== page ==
Rick and the Terror Mask progress through different areas that have been affected by the Corrupted, an evil force trying to break into our world. As Rick takes damage it shows on his body, ribs become exposed, limbs are lost, but never fear, he can regenerate. An upgradeable combo system as seen in God of War 3 (and dozens of other beat ‘em ups) unlocks more brutal moves. The few boss fights offer a change of pace. There is also an arena mode available where you must battle through waves of enemies. Complete these arenas for collectibles.

Ah yes, the game also has collectibles, but these are not silly coins or trinkets. It seems that Jennifer has left a trail of breadcrumbs for Rick to follow, in the form of torn up photos. Once again Splatterhouse embraces its slasher film roots as these ‘collectibles’ are photos of Jennifer in varying stages of undress. Collect all the pieces from one level, and BAM! Booby pic. Sophomoric, yes, but Rick was going to go through the level anyways, so you might as well pick up the nudie pic.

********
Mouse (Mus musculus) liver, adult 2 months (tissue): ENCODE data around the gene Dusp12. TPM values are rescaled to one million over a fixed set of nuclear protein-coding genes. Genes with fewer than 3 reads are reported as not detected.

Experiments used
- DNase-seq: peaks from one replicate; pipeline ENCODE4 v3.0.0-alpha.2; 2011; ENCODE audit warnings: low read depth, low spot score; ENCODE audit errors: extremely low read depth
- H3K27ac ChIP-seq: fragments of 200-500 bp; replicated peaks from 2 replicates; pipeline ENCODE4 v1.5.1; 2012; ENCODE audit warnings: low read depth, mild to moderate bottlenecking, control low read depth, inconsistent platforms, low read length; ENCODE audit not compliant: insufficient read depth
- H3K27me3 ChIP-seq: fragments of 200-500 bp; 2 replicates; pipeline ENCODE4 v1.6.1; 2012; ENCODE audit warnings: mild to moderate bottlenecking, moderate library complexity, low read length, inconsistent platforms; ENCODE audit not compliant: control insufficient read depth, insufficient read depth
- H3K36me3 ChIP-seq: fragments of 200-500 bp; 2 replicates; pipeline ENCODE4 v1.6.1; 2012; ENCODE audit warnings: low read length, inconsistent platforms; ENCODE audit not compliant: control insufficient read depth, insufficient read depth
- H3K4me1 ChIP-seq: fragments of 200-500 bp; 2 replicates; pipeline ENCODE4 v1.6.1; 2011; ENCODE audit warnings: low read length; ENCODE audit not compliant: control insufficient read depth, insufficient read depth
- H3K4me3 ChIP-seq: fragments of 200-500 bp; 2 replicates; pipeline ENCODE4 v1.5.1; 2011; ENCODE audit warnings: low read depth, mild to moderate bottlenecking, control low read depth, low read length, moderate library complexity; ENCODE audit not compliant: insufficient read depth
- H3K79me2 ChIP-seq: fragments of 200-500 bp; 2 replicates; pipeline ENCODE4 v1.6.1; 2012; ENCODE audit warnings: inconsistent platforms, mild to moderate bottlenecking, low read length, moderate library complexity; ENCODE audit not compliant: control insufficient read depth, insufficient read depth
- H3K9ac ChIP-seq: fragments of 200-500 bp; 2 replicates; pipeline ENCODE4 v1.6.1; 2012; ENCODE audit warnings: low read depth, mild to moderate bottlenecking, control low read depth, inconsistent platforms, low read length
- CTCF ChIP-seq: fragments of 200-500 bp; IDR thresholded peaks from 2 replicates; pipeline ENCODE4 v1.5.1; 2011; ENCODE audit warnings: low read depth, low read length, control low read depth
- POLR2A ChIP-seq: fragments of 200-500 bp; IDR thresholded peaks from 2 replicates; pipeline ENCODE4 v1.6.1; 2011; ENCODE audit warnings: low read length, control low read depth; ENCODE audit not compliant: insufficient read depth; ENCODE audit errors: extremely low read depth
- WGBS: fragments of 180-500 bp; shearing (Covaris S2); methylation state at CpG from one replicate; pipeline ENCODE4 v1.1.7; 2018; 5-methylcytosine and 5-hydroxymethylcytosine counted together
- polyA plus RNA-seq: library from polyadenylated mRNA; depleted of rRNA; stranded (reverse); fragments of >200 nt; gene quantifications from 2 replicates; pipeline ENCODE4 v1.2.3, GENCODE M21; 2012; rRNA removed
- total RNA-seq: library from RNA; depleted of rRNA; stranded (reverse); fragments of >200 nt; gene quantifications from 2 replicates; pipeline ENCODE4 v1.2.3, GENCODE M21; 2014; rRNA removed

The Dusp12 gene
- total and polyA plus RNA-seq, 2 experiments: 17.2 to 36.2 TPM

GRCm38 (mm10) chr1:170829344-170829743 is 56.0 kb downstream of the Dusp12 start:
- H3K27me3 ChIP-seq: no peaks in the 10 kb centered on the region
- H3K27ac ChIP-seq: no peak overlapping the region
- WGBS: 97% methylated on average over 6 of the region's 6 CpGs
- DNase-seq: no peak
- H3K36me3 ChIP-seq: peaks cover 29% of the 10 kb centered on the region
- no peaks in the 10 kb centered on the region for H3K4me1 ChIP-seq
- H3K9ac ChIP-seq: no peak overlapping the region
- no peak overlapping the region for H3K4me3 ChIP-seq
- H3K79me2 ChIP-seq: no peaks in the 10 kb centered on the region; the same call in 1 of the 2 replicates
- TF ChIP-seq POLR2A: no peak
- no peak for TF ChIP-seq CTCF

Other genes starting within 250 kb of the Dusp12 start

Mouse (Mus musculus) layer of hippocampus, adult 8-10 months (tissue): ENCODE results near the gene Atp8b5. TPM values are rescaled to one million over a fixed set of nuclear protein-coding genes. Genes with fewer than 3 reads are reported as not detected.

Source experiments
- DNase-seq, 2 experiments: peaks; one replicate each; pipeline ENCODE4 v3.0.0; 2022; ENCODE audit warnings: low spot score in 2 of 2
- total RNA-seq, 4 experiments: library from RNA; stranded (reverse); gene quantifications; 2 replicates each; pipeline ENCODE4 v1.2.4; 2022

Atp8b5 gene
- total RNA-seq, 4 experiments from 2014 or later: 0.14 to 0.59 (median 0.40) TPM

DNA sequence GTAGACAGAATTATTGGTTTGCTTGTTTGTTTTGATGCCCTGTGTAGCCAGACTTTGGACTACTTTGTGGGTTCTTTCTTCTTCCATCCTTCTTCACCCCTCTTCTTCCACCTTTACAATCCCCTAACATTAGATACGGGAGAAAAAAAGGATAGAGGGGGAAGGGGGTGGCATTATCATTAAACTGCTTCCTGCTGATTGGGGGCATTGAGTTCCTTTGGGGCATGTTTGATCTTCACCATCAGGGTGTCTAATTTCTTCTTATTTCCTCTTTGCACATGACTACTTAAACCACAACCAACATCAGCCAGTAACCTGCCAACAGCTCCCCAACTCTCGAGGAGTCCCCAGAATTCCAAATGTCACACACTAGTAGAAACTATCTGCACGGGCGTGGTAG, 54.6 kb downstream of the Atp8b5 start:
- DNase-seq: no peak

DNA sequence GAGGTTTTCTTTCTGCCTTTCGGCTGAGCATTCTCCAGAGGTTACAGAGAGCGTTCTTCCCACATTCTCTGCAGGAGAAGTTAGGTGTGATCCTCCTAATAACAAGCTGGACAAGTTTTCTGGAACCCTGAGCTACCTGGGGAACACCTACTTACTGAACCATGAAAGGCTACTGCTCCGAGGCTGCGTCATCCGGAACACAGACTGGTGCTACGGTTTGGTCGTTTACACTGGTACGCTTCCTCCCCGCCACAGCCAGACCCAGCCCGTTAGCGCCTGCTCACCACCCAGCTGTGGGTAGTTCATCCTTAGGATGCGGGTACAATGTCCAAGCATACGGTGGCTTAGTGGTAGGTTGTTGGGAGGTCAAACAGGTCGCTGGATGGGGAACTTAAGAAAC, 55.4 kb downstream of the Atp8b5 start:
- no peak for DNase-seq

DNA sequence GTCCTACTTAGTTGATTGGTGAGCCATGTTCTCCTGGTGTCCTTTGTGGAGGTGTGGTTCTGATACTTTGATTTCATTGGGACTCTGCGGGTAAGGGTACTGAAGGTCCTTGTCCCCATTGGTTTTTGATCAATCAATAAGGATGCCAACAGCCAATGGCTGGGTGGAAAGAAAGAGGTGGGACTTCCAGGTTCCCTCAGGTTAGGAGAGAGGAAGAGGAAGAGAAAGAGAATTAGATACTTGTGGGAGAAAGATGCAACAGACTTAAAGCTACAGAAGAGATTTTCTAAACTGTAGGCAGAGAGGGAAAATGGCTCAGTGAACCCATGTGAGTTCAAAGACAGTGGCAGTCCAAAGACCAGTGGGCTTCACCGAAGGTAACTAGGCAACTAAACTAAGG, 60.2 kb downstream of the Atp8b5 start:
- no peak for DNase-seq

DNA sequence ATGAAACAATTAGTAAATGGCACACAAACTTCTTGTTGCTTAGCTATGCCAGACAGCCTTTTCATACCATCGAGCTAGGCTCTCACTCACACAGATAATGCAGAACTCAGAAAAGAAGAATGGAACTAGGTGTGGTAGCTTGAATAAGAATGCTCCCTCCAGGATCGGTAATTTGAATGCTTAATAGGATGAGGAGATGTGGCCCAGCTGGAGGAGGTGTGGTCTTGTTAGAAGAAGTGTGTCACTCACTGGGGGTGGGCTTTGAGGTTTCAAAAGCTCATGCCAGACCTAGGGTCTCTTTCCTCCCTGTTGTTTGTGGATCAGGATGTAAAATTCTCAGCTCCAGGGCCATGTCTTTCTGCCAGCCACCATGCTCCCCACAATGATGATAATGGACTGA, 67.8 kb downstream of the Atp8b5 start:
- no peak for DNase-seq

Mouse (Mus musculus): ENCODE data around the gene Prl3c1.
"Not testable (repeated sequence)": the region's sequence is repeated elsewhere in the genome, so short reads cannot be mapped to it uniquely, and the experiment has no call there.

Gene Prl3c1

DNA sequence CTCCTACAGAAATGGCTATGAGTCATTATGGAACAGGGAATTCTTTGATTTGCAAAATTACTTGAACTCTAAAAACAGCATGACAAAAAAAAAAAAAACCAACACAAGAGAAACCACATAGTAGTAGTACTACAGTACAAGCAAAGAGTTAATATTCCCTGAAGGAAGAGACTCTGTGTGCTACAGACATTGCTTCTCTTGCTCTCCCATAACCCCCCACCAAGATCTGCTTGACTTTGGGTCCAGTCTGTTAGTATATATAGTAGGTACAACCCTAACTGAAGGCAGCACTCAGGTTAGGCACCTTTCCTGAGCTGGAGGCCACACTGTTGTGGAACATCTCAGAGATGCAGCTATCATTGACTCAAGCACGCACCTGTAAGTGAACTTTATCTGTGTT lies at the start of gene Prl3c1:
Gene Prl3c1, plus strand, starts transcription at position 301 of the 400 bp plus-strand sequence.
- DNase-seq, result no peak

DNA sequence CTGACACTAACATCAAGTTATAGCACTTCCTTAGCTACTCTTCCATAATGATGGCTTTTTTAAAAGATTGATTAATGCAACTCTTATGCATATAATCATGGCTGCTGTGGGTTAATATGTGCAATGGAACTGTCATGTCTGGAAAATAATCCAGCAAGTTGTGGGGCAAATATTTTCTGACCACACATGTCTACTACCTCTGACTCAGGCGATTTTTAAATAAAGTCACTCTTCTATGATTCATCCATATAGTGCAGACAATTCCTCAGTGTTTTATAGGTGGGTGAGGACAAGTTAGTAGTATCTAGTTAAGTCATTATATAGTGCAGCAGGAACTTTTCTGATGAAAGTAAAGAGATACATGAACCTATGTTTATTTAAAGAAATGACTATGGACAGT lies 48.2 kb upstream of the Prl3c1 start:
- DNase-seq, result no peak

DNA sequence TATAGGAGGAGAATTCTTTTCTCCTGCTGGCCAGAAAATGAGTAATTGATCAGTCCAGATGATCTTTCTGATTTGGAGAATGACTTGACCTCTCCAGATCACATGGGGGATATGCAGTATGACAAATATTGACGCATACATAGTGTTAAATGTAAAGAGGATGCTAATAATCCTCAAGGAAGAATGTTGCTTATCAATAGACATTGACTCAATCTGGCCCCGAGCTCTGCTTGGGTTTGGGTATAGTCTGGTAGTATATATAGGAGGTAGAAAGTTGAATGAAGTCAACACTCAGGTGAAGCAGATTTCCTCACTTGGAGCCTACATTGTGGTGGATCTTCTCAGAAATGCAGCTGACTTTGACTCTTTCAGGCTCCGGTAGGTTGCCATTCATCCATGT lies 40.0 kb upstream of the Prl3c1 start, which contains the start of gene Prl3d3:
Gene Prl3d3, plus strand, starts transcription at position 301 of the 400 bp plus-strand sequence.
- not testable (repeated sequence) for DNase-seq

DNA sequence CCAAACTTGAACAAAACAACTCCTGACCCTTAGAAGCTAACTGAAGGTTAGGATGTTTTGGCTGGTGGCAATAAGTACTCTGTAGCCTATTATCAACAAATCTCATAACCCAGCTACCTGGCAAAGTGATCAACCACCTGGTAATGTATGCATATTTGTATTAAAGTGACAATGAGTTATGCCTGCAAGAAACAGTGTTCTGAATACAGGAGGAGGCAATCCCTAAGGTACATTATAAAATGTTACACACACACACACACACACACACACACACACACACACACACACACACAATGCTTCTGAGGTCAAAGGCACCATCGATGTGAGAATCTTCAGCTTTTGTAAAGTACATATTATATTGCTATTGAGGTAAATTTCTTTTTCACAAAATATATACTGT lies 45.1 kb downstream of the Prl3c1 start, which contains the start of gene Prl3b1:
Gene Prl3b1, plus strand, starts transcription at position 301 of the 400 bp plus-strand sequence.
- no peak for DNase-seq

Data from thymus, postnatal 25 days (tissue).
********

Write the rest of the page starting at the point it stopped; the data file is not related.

The sound is-well, gooey. Creatures scream and splatter and the voice acting is above par. The banter between Rick and the Terror Mask is amusing enough. The soundtrack is full of death metal including Five Finger Death Punch, Lamb of God, Mastodon, and Goat Whore. Man, are these band names, or my ex-girlfriends?

As an added bonus the original Splatterhouse, Splatterhouse 2 and Splatterhouse 3 are unlockable. This is a must buy for any old school fan. I’d just buy it at a slightly cheaper price than the $60 dollars. I mentioned God of War 3 earlier. Splatterhouse is a cartoon version of GoW3, with the violence and nudity turned up and everything else dumbed down. Personally, I’d give Splatterhouse a Gold Billy. Objectively, I just can’t do it.




Publisher: Namco Bandai
Developer: Game Republic
MSRP: $29.99
by: Sam "Samoza" Tyler